This list is so bloody annoying sometimes. Not (just) because of the dross that we have to watch, but because the bloody timing of it is sometimes absolutely dreadful. Here we are, in the middle of summer and we find ourselves watching a Christmas movie again. Unlike Die Hard, Gremlins or even Jaws The Revenge, this isn’t the sort of movie that is watchable at any time of the year, as it’s VERY Christmas orientated. Actually, this wouldn’t be watchable at any time of the year, except maybe on Halloween as we would soon find out…
Santa Claus (Jose Elias Moreno) lives in the heavens, far out in space and yet still above the North Pole somehow. He is joined in his palace with children from all over the world who act as his advisors, and Merlin (Armando Arriola ‘Arriolita’), who seems to be slumming it making sleeping potions in radioactive bowls and flowers that make you disappear. As Christmas approaches, Santa watches several children through a magic telescope, all of whom the devil, Pitch (Jose Luis Aguirre ‘Trotsky’), is trying to make into bad people. When Christmas Eve arrives Santa travels to Earth to defeat Pitch whilst he delivers his presents, but he must get back before dawn otherwise his reindeer will turn to dust. I’m sure that was a tense two minutes as the writers came up with that plot…
There have been plenty of things in kids films and television that really have induced nightmares over the years. The Wheelers in Return to Oz, the Child Catcher in Chitty Chitty Bang Bang, the pink elephant dream sequence in Dumbo, The Witches in The Witches, The Other Mother in Coraline, but this movie wins hands down as the creepiest children’s film I’ve ever watched. If Mr Noseybonk from the kids show Jigsaw had a baby with The Human Centipede, then it would be this movie. This movie is like the result of a Freddie Krueger cheese dream. It’s the Christmas movie that everyone watches in Twin Peaks. Do you understand quite how disturbing this movie is yet?
To pinpoint exactly what makes it so disturbing is hard. There’s the dream that Lupita (Lupita Quezadas) has when Pitch is trying to turn her bad. It features several “dolls” dancing about her. These are people in horrific doll masks that emerge from giant coffin like boxes and whirl around in a dry ice fog. Perhaps it’s the terrible sound-editing that means that the vocal track is often only slightly louder than the Christmas music that plays seemingly throughout the film (the worst bit is when the children load up Santa’s sleigh to a song they sing accompanied by an off-key organ and occasional awful singing from Santa himself). Or there’s the creepy puppet show, Santa’s constant psychotic laughing, the clockwork reindeer with their terrifying eyes and laughter that would make Jason Vorhees hide behind the sofa, and the surveillance system that’s made from giant human body parts. In fact the only thing not disturbing about this film is Pitch, as he’s far too camp to be scary at all.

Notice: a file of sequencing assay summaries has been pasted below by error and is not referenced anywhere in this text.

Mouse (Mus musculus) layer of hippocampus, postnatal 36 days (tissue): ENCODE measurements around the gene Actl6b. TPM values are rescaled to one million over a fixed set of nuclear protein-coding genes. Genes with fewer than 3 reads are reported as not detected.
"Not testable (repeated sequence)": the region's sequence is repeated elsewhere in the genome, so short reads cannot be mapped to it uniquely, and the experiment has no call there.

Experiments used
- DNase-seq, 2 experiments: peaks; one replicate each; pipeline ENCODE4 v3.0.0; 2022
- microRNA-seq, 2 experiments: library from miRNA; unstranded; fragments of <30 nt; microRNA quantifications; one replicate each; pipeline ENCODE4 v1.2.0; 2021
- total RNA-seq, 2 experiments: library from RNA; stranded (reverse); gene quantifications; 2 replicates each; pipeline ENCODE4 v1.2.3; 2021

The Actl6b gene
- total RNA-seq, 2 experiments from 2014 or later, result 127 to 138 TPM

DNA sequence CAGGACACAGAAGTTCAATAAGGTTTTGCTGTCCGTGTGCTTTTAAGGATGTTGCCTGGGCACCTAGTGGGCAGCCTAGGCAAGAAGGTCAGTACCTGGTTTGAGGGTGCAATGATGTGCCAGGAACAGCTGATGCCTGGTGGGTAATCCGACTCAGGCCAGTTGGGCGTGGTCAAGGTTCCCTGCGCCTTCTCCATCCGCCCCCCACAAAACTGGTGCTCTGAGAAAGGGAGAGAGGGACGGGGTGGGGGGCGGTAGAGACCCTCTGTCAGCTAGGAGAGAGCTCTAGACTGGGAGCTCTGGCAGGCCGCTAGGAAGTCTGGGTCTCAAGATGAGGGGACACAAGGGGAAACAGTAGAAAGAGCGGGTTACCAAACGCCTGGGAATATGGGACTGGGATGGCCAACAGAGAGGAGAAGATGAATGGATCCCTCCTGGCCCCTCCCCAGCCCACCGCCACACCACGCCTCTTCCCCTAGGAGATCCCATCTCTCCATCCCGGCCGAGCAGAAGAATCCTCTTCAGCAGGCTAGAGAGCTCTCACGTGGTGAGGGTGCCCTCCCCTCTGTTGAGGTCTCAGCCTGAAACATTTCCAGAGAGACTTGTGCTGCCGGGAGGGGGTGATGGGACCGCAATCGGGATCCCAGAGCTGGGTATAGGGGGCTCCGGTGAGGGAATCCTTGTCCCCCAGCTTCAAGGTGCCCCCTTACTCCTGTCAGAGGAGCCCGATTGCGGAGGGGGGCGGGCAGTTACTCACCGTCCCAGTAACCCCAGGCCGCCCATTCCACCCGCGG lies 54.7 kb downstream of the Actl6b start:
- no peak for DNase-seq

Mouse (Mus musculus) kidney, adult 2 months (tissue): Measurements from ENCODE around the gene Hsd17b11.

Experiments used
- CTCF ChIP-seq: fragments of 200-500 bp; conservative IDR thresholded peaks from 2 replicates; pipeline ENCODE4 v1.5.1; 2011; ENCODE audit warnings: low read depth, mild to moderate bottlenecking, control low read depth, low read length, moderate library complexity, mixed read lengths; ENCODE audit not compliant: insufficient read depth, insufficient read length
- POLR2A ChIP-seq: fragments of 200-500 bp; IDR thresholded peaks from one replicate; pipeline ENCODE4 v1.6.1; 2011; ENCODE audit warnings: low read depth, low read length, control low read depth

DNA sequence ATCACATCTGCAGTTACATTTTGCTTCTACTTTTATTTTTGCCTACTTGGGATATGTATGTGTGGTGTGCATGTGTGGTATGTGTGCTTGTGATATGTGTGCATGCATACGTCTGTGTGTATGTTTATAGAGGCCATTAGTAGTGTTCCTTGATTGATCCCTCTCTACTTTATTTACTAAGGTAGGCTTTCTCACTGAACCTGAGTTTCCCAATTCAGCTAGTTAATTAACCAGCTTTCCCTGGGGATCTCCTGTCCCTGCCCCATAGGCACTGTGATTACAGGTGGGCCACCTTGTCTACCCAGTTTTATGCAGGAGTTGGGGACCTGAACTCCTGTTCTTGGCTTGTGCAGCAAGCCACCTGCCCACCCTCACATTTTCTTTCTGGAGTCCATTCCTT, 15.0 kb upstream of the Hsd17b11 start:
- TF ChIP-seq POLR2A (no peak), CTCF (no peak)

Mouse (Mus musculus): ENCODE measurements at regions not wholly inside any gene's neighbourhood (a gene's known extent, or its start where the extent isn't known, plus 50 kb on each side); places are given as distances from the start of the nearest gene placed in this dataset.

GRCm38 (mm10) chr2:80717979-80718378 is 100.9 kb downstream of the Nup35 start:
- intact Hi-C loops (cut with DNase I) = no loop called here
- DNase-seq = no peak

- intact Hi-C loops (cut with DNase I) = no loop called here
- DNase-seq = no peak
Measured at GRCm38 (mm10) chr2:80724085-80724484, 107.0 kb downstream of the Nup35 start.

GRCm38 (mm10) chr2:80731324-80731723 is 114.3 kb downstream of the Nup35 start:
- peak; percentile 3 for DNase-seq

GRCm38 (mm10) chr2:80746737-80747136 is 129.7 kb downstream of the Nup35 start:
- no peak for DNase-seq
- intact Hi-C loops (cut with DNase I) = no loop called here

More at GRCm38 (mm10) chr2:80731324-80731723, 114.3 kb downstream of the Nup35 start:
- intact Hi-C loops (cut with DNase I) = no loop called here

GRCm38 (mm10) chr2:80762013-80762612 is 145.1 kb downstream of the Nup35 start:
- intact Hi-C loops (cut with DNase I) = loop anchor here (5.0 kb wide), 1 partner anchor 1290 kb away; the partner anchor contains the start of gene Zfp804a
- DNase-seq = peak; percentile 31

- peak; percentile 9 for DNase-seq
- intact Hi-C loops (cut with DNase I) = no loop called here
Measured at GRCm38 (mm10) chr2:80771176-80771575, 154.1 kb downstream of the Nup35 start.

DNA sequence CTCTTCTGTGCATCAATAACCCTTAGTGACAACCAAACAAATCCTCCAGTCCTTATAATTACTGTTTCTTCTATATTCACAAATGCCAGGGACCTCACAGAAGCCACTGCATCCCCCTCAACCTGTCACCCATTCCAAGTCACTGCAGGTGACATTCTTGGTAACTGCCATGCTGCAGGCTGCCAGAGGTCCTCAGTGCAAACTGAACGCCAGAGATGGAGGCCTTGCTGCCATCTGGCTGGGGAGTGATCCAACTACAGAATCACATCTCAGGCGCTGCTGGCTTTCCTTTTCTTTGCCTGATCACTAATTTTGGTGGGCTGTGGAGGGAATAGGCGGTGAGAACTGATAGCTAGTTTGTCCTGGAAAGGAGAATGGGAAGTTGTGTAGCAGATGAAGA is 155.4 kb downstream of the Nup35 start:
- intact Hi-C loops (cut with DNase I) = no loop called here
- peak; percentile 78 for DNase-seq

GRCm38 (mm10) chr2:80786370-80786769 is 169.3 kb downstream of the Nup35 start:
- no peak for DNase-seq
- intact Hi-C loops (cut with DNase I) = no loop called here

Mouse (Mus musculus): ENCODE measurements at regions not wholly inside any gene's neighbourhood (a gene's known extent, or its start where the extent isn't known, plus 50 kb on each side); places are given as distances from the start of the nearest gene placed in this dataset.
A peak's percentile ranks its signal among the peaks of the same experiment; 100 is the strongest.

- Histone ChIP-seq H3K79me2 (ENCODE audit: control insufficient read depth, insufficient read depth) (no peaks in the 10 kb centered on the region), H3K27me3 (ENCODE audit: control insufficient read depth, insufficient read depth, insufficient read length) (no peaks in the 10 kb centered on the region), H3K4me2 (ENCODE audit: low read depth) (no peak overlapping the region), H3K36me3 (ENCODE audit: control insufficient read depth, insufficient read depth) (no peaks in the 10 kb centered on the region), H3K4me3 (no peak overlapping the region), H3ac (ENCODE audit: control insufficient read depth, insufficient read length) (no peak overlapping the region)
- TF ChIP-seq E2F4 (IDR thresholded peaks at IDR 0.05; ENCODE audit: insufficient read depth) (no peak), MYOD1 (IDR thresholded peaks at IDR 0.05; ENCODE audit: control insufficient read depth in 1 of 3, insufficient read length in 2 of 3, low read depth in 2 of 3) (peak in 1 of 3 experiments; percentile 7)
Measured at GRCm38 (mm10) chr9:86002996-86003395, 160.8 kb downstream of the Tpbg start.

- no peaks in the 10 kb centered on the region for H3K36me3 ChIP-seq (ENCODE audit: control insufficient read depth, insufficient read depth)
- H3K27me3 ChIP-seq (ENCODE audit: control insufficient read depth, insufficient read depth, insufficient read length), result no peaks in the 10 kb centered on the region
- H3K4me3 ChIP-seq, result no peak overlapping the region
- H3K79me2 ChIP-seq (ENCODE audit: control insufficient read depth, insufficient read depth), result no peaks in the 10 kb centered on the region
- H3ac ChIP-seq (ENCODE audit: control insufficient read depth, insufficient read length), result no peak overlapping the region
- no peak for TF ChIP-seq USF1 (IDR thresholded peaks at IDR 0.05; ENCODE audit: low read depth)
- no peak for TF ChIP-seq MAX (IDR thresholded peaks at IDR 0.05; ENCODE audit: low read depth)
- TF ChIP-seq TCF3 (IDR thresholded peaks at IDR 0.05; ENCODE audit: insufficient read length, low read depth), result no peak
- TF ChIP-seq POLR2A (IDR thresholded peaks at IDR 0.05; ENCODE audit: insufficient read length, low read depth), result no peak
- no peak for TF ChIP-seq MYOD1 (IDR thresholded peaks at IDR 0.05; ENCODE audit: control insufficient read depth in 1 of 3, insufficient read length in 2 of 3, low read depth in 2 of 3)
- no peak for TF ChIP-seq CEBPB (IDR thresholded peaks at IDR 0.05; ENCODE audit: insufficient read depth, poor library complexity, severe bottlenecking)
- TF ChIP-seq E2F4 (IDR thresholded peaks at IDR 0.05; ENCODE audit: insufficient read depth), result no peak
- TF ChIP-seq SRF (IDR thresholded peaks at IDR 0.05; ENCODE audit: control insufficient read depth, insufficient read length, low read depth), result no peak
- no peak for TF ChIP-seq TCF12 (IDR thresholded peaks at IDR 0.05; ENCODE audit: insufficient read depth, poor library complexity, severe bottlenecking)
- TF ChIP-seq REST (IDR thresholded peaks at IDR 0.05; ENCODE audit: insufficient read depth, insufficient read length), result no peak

When this film isn’t busy trying to traumatise you, then it’s often being flat out racist. It starts with a twenty minute segment, that has no link to anything else, where Santa seemingly goes through every nation on Earth introducing the boys and girls from them who sing their “national songs”. Starting with the children from Africa, who are dressed in nothing but loincloths and wear bones in their hair, they play the sort of tune on some hand drums that you’d expect to hear in a 1920’s production of Tarzan. After them we have the Spanish children dressed up in traditional costume, looking like nobody has told them what they’re supposed to be doing. This actually runs through the whole segment. From China, to England (who sing a version of London Bridge is Falling Down that I expect to hear in my nightmares anytime soon), to Japan (who are even more off key than the English) to “The Orient” (seemingly India, not Leyton) and then off around the rest of the globe in way that makes me think that the producers of this movie learnt about different cultures from around the globe by watching a UKIP party political broadcast.
Just to illustrate how random and weird this movie is one last time, there was just one little piece in it that made me question if anyone actually thought about the script at all. I know I often say how bad the scripts are in these movies, but this is just so badly thought out it astounded me. Santa is so determined to make one last delivery before dawn to the poor little Mexican girl Lupita, he risks getting trapped on Earth to make sure she receives her present. Just as he arrives, Lupita’s father returns home, after job hunting... Are we seriously meant to believe that someone has been job hunting in the middle of the night, on Christmas Eve? I'm impressed by his enthusiasm, but seriously? When this movie isn’t disturbing you, or offending you, it’s just downright confusing.
Not only is this film badly written, but it’s also acted by the only Mexican actors to have less facial expressions than Santo (the legendary Mexican wrestling monster fighter). Well Santa has expressions. Sheer terror inducing expressions that make him a scarier Santa than the escaped psychopath from Tales From the Crypt mixed with the Robot Santa from Futurama and Billy Chapman from Silent Night, Deadly Night.
Having said all of this, there’s one thing I haven’t pointed out about this movie yet. It’s dull. It’s disturbing, it’s racist, it’s confusing and weird, but it’s also boring. Nothing really happens in this movie. The plot is so thin that it’s like watching an episode of The Teletubbies that’s been taking crystal meth. I can seriously only recommend this film to people who want to traumatise their children so they grow up hating Christmas, or people who find David Lynch to be a little too mainstream.